By Vijay Kranti
(Part of the ‘My journey through the Tibetan mindscape’ series)
If you are a diehard tourist and want to enjoy your travel in ‘China’s Tibet’, just ensure before buying your expensive tour package that you are not a politically sensitive type person. During my journeys I was amused at the sight of colourful posters of Indian Bollywood stars like Preity Zinta, Shahrukh Khan, Salman Khan and Aishwarya Roy adoring the backdrops of shop counters. Even on pavement poster shops they occupied prominent space. Interestingly, most of this Bollywood poster and video business is dominated by the Han settlers in Tibet. At places these posters sell far more than those of Chairman Mao or even many Tibetan Gurus. But this story ends here for those who are just amused at seeing the influence of Bollywood reaching beyond the Himalayas and have no interest in going deeper into the socio-political significance of this all.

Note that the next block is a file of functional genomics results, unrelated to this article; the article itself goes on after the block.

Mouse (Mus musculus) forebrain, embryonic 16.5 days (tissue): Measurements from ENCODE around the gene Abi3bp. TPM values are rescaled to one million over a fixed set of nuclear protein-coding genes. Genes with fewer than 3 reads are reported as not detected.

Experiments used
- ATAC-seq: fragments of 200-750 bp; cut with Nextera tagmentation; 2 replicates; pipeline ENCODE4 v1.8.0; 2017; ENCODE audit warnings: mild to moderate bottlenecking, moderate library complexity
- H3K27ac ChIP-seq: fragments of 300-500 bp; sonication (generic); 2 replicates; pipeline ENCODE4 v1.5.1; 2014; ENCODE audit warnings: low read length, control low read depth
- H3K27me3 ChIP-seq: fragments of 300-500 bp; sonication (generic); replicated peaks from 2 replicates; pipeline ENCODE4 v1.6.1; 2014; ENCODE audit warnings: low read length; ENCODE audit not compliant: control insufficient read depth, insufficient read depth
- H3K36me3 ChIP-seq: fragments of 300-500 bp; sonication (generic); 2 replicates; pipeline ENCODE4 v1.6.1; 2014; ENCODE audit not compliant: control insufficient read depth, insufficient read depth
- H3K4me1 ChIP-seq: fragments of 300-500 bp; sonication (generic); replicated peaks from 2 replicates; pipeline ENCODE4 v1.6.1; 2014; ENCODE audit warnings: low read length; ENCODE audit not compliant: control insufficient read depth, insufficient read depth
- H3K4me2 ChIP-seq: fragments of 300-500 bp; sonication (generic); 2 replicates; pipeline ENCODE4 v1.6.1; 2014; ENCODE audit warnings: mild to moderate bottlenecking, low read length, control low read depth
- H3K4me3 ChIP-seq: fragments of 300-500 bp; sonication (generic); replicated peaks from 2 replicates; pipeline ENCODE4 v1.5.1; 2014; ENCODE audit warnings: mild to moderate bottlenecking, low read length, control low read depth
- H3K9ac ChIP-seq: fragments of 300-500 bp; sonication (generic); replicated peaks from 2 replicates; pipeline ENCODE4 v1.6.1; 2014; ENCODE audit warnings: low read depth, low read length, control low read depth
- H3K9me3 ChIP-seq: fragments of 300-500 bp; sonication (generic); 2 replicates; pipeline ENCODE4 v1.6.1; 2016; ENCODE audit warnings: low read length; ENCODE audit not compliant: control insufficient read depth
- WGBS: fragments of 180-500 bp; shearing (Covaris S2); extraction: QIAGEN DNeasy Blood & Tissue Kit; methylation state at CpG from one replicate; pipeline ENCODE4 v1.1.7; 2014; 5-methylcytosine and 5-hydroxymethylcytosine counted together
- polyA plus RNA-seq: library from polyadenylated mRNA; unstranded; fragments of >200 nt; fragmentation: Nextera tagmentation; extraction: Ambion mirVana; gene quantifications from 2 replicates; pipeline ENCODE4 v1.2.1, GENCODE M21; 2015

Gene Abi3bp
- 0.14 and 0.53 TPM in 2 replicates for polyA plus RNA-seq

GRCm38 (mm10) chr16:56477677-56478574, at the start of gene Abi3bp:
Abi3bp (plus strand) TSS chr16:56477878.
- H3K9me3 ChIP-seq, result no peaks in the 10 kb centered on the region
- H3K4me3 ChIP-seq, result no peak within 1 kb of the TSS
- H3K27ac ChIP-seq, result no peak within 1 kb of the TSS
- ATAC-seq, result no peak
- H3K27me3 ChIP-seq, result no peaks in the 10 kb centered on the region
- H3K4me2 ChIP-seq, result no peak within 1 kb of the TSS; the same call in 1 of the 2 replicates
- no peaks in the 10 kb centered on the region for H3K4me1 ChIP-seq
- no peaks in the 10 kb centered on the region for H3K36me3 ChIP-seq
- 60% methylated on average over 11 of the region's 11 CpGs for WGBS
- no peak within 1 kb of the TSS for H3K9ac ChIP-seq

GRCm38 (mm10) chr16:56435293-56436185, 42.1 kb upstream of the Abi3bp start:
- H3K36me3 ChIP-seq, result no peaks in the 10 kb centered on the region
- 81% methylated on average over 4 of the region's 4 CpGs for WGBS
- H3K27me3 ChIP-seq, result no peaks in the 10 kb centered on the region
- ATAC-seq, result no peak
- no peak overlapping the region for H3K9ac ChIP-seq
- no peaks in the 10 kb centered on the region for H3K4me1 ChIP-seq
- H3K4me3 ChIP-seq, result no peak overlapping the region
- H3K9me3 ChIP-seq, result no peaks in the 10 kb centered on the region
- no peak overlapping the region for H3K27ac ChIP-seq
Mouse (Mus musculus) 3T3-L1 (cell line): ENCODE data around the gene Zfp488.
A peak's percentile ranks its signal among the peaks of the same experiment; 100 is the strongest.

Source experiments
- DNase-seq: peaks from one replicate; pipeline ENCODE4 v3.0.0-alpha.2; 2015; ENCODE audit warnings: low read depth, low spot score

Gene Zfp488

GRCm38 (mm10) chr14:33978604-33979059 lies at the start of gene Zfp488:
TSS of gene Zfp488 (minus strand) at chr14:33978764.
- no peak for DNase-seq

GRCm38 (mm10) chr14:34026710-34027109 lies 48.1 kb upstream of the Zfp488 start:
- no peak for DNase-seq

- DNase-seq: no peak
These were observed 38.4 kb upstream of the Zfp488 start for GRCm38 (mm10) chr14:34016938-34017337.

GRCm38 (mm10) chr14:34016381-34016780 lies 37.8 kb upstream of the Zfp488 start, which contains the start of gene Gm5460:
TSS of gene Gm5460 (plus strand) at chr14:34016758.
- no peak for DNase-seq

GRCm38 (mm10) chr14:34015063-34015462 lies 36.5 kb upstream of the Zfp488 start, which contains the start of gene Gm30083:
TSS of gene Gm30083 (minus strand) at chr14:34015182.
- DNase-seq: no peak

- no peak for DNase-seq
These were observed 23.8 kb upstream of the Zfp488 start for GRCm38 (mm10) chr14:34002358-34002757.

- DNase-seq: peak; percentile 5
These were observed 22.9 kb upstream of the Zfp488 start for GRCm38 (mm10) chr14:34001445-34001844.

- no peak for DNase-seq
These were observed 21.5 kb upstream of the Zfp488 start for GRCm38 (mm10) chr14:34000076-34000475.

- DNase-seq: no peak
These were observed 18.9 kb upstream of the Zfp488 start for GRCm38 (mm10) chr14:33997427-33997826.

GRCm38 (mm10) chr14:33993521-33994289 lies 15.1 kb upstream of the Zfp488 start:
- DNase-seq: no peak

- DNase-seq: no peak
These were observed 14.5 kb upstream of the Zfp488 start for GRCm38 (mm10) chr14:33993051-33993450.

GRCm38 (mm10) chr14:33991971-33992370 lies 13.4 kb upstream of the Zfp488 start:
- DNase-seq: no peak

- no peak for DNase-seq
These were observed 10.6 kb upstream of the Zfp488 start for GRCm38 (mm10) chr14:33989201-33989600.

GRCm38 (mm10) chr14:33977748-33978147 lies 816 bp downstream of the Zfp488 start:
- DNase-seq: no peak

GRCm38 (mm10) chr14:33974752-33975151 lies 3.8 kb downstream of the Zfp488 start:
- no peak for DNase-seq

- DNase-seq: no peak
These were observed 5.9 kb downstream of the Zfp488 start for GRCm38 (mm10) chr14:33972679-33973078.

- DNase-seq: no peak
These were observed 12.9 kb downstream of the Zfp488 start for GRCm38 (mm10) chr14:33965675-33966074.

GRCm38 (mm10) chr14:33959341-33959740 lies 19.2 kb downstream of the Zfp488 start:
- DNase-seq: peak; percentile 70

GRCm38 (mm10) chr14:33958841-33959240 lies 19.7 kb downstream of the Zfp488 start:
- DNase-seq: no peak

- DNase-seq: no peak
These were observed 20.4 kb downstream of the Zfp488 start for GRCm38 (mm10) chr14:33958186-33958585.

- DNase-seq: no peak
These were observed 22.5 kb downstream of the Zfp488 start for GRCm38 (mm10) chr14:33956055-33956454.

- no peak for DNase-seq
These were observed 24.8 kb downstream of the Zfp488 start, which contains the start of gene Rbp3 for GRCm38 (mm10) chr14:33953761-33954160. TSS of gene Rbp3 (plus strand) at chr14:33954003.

However, a political animal like me would find this poster politics of Tibet far more meaningful and interesting than some of the most interesting political statements from Beijing or other places. After travelling across most of Tibetan areas of all the five provinces of today’s ‘PRC’ I am deeply impressed by the Tibetan people’s art of speaking their heart out without speaking any word. An interesting part of this communication game is that while you can find innumerable colourful posters of Indian Bollywood starts, many smaller Tibetan Rinpoches (incarnate Lamas), high ranking Chinese leaders including late Chairman Mao, you will be surprised by near total absence of photos of Dalai Lama and Panchen Lama, the two highest ranking Tibetan Gurus.